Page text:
Introduction to Astronomy
Introduction to Astronomy NSCI 111
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Date Created: 10/05/15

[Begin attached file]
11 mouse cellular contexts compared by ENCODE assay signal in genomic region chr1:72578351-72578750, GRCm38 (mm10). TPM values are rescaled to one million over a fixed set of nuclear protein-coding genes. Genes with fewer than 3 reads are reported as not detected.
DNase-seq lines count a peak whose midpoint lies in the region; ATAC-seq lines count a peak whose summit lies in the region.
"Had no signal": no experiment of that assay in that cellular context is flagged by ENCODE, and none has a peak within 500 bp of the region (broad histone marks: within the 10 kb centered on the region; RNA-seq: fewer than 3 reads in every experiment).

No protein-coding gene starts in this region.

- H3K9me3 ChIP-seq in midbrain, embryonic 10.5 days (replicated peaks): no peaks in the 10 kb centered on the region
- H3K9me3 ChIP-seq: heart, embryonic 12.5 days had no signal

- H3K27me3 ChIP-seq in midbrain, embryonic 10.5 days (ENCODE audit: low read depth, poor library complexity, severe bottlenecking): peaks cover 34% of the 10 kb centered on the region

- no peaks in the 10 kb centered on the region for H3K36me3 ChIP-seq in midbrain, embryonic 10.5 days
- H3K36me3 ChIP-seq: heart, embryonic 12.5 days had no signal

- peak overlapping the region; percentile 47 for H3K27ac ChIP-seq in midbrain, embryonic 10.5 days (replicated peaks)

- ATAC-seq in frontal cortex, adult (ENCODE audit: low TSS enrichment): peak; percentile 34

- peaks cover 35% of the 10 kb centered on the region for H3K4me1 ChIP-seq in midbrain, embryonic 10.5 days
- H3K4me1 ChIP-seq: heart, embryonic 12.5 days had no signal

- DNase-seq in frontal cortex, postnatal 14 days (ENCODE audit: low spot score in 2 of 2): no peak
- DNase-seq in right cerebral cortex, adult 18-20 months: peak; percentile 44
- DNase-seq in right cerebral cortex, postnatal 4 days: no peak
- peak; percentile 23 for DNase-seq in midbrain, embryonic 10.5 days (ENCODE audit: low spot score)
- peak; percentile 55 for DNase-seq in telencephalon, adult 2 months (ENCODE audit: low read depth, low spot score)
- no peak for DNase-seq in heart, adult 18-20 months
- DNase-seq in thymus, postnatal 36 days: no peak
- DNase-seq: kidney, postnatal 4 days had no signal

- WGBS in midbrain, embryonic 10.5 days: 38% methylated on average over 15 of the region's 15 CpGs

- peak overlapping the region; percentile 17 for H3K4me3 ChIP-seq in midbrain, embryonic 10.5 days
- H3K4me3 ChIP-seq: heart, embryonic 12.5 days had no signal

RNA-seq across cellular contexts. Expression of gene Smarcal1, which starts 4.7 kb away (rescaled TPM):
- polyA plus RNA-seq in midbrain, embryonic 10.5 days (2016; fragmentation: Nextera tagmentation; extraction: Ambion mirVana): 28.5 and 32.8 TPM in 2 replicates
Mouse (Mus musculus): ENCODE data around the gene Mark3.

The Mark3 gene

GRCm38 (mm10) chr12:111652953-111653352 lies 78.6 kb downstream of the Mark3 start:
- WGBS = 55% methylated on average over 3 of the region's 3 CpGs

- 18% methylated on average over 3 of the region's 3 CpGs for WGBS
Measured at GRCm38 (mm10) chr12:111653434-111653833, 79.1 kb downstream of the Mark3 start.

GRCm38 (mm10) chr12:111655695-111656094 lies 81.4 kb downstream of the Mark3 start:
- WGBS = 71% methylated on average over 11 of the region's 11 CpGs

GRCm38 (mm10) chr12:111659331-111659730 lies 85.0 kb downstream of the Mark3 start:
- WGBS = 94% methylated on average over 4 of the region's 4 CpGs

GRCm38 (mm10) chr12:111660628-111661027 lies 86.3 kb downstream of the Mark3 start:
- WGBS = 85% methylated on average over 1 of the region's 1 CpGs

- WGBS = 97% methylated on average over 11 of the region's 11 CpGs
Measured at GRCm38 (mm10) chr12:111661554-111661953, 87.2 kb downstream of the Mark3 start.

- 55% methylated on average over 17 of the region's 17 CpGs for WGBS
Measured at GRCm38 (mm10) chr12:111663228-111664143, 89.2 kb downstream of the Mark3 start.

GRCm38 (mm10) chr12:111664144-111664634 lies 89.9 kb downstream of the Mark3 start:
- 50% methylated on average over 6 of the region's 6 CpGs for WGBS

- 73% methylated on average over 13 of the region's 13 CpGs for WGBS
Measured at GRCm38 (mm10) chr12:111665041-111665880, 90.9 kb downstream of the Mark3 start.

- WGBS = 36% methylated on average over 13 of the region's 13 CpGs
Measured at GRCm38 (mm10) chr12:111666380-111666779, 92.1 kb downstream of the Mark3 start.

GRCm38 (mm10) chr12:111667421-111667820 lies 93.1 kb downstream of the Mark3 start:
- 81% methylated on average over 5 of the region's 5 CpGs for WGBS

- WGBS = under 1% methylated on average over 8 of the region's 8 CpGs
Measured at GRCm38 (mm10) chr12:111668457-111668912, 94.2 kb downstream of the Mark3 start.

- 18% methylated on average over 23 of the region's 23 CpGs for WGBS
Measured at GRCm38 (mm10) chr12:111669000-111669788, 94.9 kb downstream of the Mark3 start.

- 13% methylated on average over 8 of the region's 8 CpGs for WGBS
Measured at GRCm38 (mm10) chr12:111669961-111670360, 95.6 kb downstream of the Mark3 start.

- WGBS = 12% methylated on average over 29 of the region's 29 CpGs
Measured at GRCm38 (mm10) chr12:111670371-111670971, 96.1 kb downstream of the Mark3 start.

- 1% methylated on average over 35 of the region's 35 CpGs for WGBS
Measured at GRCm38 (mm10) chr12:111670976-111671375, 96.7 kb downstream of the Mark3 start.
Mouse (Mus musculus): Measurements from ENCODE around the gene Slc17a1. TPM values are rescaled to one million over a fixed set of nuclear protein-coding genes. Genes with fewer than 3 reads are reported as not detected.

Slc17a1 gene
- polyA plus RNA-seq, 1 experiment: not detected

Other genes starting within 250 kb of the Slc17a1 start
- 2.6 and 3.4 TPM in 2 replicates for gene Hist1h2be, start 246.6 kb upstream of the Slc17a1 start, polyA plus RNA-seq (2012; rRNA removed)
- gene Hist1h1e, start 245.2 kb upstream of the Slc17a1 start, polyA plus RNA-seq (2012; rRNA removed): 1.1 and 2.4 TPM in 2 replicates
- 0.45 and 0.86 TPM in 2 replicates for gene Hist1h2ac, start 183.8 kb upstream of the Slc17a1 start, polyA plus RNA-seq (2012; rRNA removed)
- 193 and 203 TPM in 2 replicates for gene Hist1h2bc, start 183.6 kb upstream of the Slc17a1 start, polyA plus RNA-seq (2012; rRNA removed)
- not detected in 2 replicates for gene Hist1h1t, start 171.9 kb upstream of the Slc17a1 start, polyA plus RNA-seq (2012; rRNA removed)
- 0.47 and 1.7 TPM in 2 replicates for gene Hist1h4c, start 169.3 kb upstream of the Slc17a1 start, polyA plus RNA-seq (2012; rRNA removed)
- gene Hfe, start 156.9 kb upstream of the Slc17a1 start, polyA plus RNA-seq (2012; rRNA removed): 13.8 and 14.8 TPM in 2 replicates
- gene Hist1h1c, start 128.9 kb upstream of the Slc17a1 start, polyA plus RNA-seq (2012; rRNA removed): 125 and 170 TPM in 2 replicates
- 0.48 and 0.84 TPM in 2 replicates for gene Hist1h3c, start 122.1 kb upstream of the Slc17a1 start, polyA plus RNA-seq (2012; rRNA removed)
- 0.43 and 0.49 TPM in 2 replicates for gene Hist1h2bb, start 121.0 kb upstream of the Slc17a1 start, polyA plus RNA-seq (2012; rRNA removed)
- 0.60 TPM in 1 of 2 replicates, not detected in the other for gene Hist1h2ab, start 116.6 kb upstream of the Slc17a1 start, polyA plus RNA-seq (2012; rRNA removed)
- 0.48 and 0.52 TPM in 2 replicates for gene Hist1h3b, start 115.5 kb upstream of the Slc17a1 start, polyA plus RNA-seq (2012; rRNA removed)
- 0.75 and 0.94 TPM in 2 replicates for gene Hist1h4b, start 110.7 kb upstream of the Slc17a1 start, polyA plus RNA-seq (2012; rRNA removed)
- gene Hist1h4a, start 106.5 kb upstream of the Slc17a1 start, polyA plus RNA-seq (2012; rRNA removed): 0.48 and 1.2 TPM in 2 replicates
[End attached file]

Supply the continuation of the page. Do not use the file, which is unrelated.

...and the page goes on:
MOTIONS OF THE EARTH AND MOON The Earth 1 The earth quotspinsquot on its axis which accounts for the daynight The period of this daynight is 24 hours by definition The earth spins counterclockwise as viewed above the north pole which accounts for the sun rising in the east and setting in the west 2 The earth quotorbitsquot the sun which accounts along with its tilt for the seasons The period ofthe earth39s orbit is 365242 days a 365 days 1 normal year b leap year adds one day every four years or 1A day per year or 25 days per year for a total of 36525 c we subtract one day every century or 01 days per year for a total of 36524 no leap year on years divisible by 100 d we add two days every 1000 years or add one day every 500 years or 002 days per year for a total of 365242 keep leap year on years divisible by 500 3 The earth has a tilt of 23 2 which along with its orbit accounts for the seasons a The tilt ofthe earth is thought to be changing between 22 and 24 This is technically called quotnutationquot This may affect the appearance and disappearance of ice ages since a bigger angle will cause the seasons to be more extreme b The tilt ofthe earth 39Wobblesquot or more technically precesses in a clockwise manner so that the earth39s seasons appear a little bit earlier relative to the stars each year It takes about 26000 years for the earth to precess once Thus it takes about 2000 years for the earth to precess far enough that the sun appears in a different constellation ofthe zodiac on the spring equinox Also Polaris the North Star now appears almost straight above the north pole but it will not always be so since the axis will precess away from that alignment 4 The earth moves not in a perfect circle but in an ellipse although close to a circle a Perihelion is when the earth is closest to the sun aphelion is when the earth is farthest from the sun b The earth is actually closest to the sun on about Jan 3 Since it moves close to a circle this has little to do with the seasons c However it may contribute to the appearance and disappearance of the ice ages since the day of closest approach moves forward relative to the seasons very slowly it rotates through the seasons with a period of about 115000 years The Moon 1 The moon quotorbitsquot the earth with a synodic period synodic means relative to the earthsun rather than to the stars of 29 2 days Due to the orbiting ofthe earth around the sun this is longer than the sidereal period which is 273 days 2 The moon quotspinsquot about its axis causing daynight on the moon with a period of 29 2 days same as the period of its orbit about the earth Thus a quotdayquot on the moon lasts about 15 earth days ie 24 hours and a quotnightquot on the moon also lasts about 15 earth days 3 The moon39s orbit is not a perfect circle but is in fact an ellipse The point of closest approach to the earth is called perigee the point farthest away is called apogee 4 The moon39s orbit is not along the ecliptic but is inclined 5 2 relative to the ecliptic The intersection ofthe plane of the ecliptic with the plane of the moon39s orbit defines a line called quotthe line of nodesquot NSCI 111 Study Guide for Part 111 page Eclipses 1 Because the basic alignment ofthe earth and moon a solar eclipses can happen only near new moon and b lunar eclipses can happen only near full moon 2 The quotumbraquot is the area behind an object that is totally in shadow The penumbra is the area behind an object only partially in shadow a The umbra for the earth extends 1384000 km behind it b The umbra for the moon extends 373400 km behind it c The moon39s distance from earth at perigee is 356412 km at apogee it 39s 406686 km 1 Since the earth39s umbra extends much farther than the moon even at apogree the moon can pass through the earth39s shadow umbra regardless of apogee or perigee 2 But since the moon39s umbra extends to a distance between the moon39s perigee and apogee distance the earth can pass through the moon39s shadow umbra only near perigee total solar eclipse only near perigee otherwise partial or annular solar eclipse if near agogee 3 Because ofthe tilt of the moon39s orbit from the ecliptic its distance from the earth and its own size there can be eclipses only when the line of nodes is approximately lined up with the sun a e quotseason for eclipsesquot is 31 days long for solar including total annular and partial eclipses where part ofthe earth goes through the moon39s umbra Note not all parts ofthe earth will see every solar eclipse Total eclipses at any one spot on the earth are extremely rarel b The quotseason for eclipsesquot is 24 days long for lunar eclipses where at least part ofthe moon goes through the earth39s umbra This is shorter since the diameter of the earth39s umbra is only 72 ofthe earth39s diameter as it crosses the moon39s orbit c Since the line of nodes slowly moves the quotseason for eclipsesquot happens not simply twice a year once every six months but instead happens once every 58 months RESULT We can have 1 or 2 solar including partial annular and total solar eclipses once every 58 months and we can have 0 or 1 lunar eclipse once every 58 months Total solar eclipses happen somewhere on the earth only about once a year and happen at any specific location vem rarely STUDY GUIDE FOR PART 2 Astronomy Light and Tools INTRODUCTION Ancient Astronomers tried to make geometrical models of the universe that would be able to predict as accurately as possible the motions ofthe astronomical objects through the sky They did not try to explain WHY the motions occurred only WHAT those motions would be Since Newton formulated his laws of motion and gravitation people have tried to explain the why of those astronomical motions in terms of more basic natural laws like the law of gravity assuming that the astronomical objects were composed of material like that of earth and obeyed the same natural laws that apply to the earth These attempts have met with tremendous success At the end of Part 1 we covered Newton39s laws of motion and his law of gravitation They concerned matter and motion But there is yet another basic element of nature that we must try to understand if we are to investigate the universe under the so very successful assumption that the astronomical objects obey the same natural laws as apply on earth This other basic element of nature is LIGHT Its importance is immediately obvious since light is the means by which we obtain information about the astronomical objects In Section A we investigate the properties of light Only by knowing the properties of light can we fully extract all the information the light contains The light can not only tell us in what direction an astronomical object lies but also its surface temperature the composition of its atmosphere its speed toward or away from us and possibly something ofthe space that lies between it and us This will be the major source ofthe knowledge that will be covered in the remaining three parts ofthe course In Section B we use our knowledge of the properties of light from Section A to understand the basic tools ofthe astronomer These are the tools that will be used to first gather the light and then to extract the information from the light Of course the basic astronomical tool is the telescope Both the basic workings ofthe telescope and the types of telescopes will be covered In addition the spectroscope and the photomultiplier will be briefly described In Section C we cover the earth Having covered the basic ideas of gravity and motion in Part1 and the idea of light in Sections A and B of this Part 2 we now considerthe earth as a physical body We need to do this in order to have a basis for understanding the astronomical objects themselves Only by comparing and contrasting other objects to the earth can we really begin to get an idea of what is really out up there when we cover Parts 3 4 and 5 A LIGHT AND THE ATOM text Ch 3 Sections 14 Ch 4 all OUTLINE 1 The speed oflight a for reference speed of sound in air is m 350 ms m 750 mph sound moves relative to medium such as air b speed of light in vacuum 300000000 ms m 670 million mph light moves relative to what 2 The nature of light a a form ofenergy b way this energy is transmitted two theories 1 as waves Electromagnetic oscillations 2 as particles photons 3 The properties of light color wavelength or frequency ofwaves energy of photon re ection both waves and photons particles re ect refraction bending waves predict correct behavior photons don39t diffraction shadows waves spread out photons don39t electricity theory light as electromagnetic waves 39D 00 cm vvvvv NSCI 111 Study Guide for Part II page 2 f energy theory photon emission correct waves fail g interactions with matter photon collide and are absorbed waves fail 4 Heat light and color a heat and light the continuous spectrum 1 total power output depends on temperature and area 2 power output peaks at certain color wavelength depending on temperature b atoms discrete emission amp absorption spectra 5 The Doppler effect frequency depends on speed towards or away Study Questions for Part A 1 What properties of light can be explained by thinking of it as a particle as a wave both 2 Know the approximate wavelengths for the colors of violet blue green yellow orange and red 3 Be able to list the following in order of increasing or decreasing energy andor increasing or decreasing wavelength gamma rays y xrays ultraviolet UV visible infrared IR microwaves radio 4 Know at what approximate wavelength the intensity of light from the sun peaks and what its surface temperature is 5 By knowing at what color the intensity of a star peaks be able to tell whether that star39s surface is hotter or cooler than the sun39s 6 Know qualitatively how the luminosity of a star depends on its temperature and size 7 What is an emission spectrum an absorption spectrum 8 Know what redshift and blueshift refer to B THE TOOLS OF THE ASTRONOMER text Ch 3 Sections 514 OUTLINE 1 The telescope a construction 1 properties ofa lens focal length f diameter d 2 the telescope in its simplest form has two lenses b properties of a telescope 1 magni cation M fofe 2 light gathering ability proportional to d2 3 resolving ability 456 arcsec d in inches 0 relations between properties 1 maximum useful magni cation 60 Xin d in inches 2 brightness field of view and magni cation d types oftelescopes 1 refractors two lenses objective and eyepiece 2 re ectors objective mirror eyepiece lens 1 prime focus inside telescope 2 Newtonian focus light comes out the side 3 Cassegranian focus light comes out the back 3 Schmidt one correcting lens objective mirror eyepiece lens 4 other radio IR UVy ray NSCI 111 Study Guide for Part II page 3 2 Other tools a spectroscope b photomultiplier Study Questions for Part B 1 What are the three major properties ofa telescope 2 What is the smallest angle a 5 inch telescope can theoretically resolve 3 Be able to determine how much more or less light will be gathered by one telescope than by another given the diameters of the objective lenses of each telescope 4 Be able to determine the magnifying power of a telescope given the focal length of the objective lens and the focal length ofthe eyepiece Also given the focal length of the objective lens and the desired magnifying power be able to specify the focal length of the needed eyepiece 5 Name one advantage and one disadvantage of a reflecting over a refracting telescope 6 What is an equatorial telescope mount 7 What advantage does an equatorial telescope mount have over an altazimuth mount 8 Be able to describe each ofthe following types of re ector telescopes Newtonian Cassegranian and prime focus 9 What is a Schmidt telescope C THE EARTH AS A PLANET text Ch 5 Sections 15 Ch 1 Sections 45 OUTLINE 1 Physical properties a size and shape roughly a sphere 25000 miles z40000 km in circumference around equator a little longerthan around the poles b mass 0 interior 1 plate techtonics 2 heat due to cooling down amp radioactive elements determine age using these volcanoes result d surface highest mountain m 5 miles 8 km deepest trench m 10 mi e atmosphere troposphere m 8 miles 14 km 79 N2 20 02 09 Ar 01 other including 03 C02 1 absorbs light UV protection ozone IR warming quotgreenhousequot effect 2 re ects light 25 of sunlight reflected off atmosphere amp clouds 3 bends light we see sun earlier at sunrise amp later at sunset stars twinkle f radiation belts 2 Motion a rotation about its axis b rotation about the sun Study Questions for Part C 1 What is the approximate diameter and the approximate circumference of the earth in kilometers 2 What fraction of the earth39s circumference is the distance from Memphis to St Louis about 400 km NSCI 111 Study Guide for Part II page 4 3 How have we determined the mass of the earth 4 Is the earth a perfect sphere lfnot how does it differ from a perfect sphere 5 What is the age of the earth according to the best scienti c estimates How is this age determined 6 What are the main forces that affect the earth39s surface 7 How high does the troposphere extend 8 Does the sun actually rise earlier or later than it appears to What causes this 9 How does the atmosphere affect light from astronomical bodies Give one example for each ofthe three major ways 10 What are the Van Allen radiation belts 11 Because ofthe earth39s rotation about its axis which way do the winds seem to de ect in the norther hemisphere Study TRUEFALSE questions for all of Part 2 questions similar to these may appear on the test a Red light has a wavelength larger than blue and consists of photons ofenergy less than those of blue b A star with a temperature higher than the sun and not moving will have its energy peak in the red rather then in the yellow like the sun c A spectral line normally in the red will be shifted toward the yellow in a star that is going away from the earth at a speed close to the speed of light d A starthat has a higher temperature and is the same size as the sun will have a luminosity higher than the sun e A telescope whose objective lens has a diameter of 5 inches and a focal length of 100 cm will collect about half as much light as a telescope whose objective lens has a diameter of 10 inches and a focal length of 200 cm f A telescope whose objective lens has a diameter of 5 inches and a focal length of 100 cm will only be able to resolve detail half as small ie twice as large as a telescope whose objective lens has a diameter of 10 inches and a focal length of 200 cm g The circumference ofthe earth is within 10 about 40000 km h The sun actually appears to rise later and set earlier than it would ifthere were no atmosphere i The winds in the Northern Hemisphere rotate clockwise around a low pressure center because the earth is rotating about its axis 39 Because of the earth39s atmosphere the earth is warmer on average than it would be without its atmosphere k Except for mountains and deep sea trenches 1 15 km the earth is a perfect sphere NSCI 111 Study Guide for Part II page 5 I The age of the earth is about 412 billion years old according to science39s best estimate and this age is determined to a large extent by radioactive dating